A bold and mythic female underdog tale with the look and feel of an ancient Korean fable.

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TINY FEET BETWEEN THE MOUNTAINS

Soe-In has a small round face, just larger than a persimmon, pink cheeks, and a long black braid. Her name, in Korean, means “tiny person.”

One morning, the villagers find the sun missing from the sky. The air is filled with black smoke and red embers. When the chieftain asks for a volunteer to solve this mystery, everyone is silent—except for Soe-In. “I will go.” The smallest people often have the bravest hearts. The courageous little girl packs up her pink bojagi (a scarf to carry her belongings) and travels into the dark forest. She comes face to face with the spirit tiger, who has accidentally swallowed the sun. (The symbolism of the tiger in Korean culture is explained in an author’s note.) Cha’s debut picture book captures the bold ethos of an ancient Korean legend with sparkling energy, dramatic fires, and giant tigers. It does not, however, overwhelm the modern sensibilities of this small and resolute girl, thoughtfully trying many solutions to solve this epic problem. While traditional clothing and architecture are lovingly portrayed, the presence of a tiny girl heroine is a contemporary twist. Although the range of emotions seen on the face of the main character is limited, the plot and pictures carry the story forward with theatrical drama.

A bold and mythic female underdog tale with the look and feel of an ancient Korean fable. (Picture book. 4-8)

Pub Date: Nov. 5, 2019

ISBN: 978-1-5344-2992-5

Page Count: 40

Publisher: Simon & Schuster

Review Posted Online: July 14, 2019

Kirkus Reviews Issue: Aug. 1, 2019

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Perfect for those looking for a scary Halloween tale that won’t leave them with more fears than they started with. Pair with...

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CREEPY PAIR OF UNDERWEAR!

Reynolds and Brown have crafted a Halloween tale that balances a really spooky premise with the hilarity that accompanies any mention of underwear.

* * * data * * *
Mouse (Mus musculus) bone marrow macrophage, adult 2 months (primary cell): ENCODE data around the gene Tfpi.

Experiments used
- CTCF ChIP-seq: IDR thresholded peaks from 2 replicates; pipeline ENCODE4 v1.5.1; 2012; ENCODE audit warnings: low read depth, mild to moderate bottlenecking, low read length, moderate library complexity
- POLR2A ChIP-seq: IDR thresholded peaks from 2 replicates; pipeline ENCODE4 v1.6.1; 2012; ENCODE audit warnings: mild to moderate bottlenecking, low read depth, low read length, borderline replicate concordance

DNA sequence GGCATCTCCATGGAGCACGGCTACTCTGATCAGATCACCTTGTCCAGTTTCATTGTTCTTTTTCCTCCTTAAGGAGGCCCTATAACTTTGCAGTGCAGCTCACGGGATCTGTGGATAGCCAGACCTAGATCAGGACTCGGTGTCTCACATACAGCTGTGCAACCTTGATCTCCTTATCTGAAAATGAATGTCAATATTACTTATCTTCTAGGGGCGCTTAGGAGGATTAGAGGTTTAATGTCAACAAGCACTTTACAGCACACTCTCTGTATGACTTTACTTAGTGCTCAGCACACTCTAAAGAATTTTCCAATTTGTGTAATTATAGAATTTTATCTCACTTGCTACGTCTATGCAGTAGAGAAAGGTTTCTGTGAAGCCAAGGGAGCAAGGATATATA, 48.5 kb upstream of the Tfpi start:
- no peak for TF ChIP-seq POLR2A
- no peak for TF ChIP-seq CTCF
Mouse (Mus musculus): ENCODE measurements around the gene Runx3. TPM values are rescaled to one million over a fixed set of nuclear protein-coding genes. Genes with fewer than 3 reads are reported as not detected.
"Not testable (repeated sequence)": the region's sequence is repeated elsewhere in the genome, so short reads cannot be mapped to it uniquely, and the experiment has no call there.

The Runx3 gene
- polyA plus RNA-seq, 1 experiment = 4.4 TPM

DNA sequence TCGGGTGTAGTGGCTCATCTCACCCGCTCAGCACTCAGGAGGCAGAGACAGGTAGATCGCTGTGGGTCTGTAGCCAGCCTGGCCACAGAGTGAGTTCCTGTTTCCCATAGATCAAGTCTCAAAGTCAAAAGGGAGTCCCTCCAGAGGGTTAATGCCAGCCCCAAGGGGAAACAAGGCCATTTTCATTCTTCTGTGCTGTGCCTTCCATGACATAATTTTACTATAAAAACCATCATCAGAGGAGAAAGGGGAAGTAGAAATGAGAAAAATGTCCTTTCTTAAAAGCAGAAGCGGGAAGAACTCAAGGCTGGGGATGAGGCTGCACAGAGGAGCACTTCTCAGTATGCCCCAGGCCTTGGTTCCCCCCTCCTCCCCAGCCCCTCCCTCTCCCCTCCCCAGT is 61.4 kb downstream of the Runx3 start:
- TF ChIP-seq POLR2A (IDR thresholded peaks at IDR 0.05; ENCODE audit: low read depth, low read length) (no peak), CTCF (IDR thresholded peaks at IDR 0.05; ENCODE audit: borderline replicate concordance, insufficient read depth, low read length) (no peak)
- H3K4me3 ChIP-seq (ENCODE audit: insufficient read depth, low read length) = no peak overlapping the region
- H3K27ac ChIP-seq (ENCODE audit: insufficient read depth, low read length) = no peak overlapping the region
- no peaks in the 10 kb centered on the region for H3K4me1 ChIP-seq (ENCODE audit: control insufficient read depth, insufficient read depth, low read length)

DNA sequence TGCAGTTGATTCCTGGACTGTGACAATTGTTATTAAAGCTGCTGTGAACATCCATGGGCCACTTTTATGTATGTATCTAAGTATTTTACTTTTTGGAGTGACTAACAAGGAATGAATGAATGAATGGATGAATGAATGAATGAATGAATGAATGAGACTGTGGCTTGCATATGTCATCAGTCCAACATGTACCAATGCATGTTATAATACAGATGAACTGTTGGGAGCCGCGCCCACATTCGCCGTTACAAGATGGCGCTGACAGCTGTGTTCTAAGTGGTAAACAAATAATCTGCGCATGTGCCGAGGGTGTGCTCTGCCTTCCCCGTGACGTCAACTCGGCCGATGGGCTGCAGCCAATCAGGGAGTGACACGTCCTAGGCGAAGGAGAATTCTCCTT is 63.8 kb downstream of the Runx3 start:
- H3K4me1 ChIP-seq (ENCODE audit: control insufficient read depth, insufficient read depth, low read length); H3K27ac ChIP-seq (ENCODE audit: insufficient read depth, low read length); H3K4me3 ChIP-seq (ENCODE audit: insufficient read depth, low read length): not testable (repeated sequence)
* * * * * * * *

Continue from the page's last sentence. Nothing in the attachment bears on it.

Jasper Rabbit needs new underwear. Plain White satisfies him until he spies them: “Creepy underwear! So creepy! So comfy! They were glorious.” The underwear of his dreams is a pair of radioactive-green briefs with a Frankenstein face on the front, the green color standing out all the more due to Brown’s choice to do the entire book in grayscale save for the underwear’s glowing green…and glow they do, as Jasper soon discovers. Despite his “I’m a big rabbit” assertion, that glow creeps him out, so he stuffs them in the hamper and dons Plain White. In the morning, though, he’s wearing green! He goes to increasing lengths to get rid of the glowing menace, but they don’t stay gone. It’s only when Jasper finally admits to himself that maybe he’s not such a big rabbit after all that he thinks of a clever solution to his fear of the dark. Brown’s illustrations keep the backgrounds and details simple so readers focus on Jasper’s every emotion, writ large on his expressive face. And careful observers will note that the underwear’s expression also changes, adding a bit more creep to the tale.

Perfect for those looking for a scary Halloween tale that won’t leave them with more fears than they started with. Pair with Dr. Seuss’ tale of animate, empty pants. (Picture book. 5-8)

Pub Date: Aug. 22, 2017

ISBN: 978-1-4424-0298-0

Page Count: 48

Publisher: Simon & Schuster

Review Posted Online: July 15, 2017

Kirkus Reviews Issue: Aug. 1, 2017

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THE WONKY DONKEY

The print version of a knee-slapping cumulative ditty.

In the song, Smith meets a donkey on the road. It is three-legged, and so a “wonky donkey” that, on further examination, has but one eye and so is a “winky wonky donkey” with a taste for country music and therefore a “honky-tonky winky wonky donkey,” and so on to a final characterization as a “spunky hanky-panky cranky stinky-dinky lanky honky-tonky winky wonky donkey.” A free musical recording (of this version, anyway—the author’s website hints at an adults-only version of the song) is available from the publisher and elsewhere online. Even though the book has no included soundtrack, the sly, high-spirited, eye patch–sporting donkey that grins, winks, farts, and clumps its way through the song on a prosthetic metal hoof in Cowley’s informal watercolors supplies comical visual flourishes for the silly wordplay. Look for ready guffaws from young audiences, whether read or sung, though those attuned to disability stereotypes may find themselves wincing instead or as well.

Hee haw. (Picture book. 5-7)

Pub Date: May 1, 2010

ISBN: 978-0-545-26124-1

Page Count: 26

Publisher: Scholastic

Review Posted Online: Dec. 29, 2018

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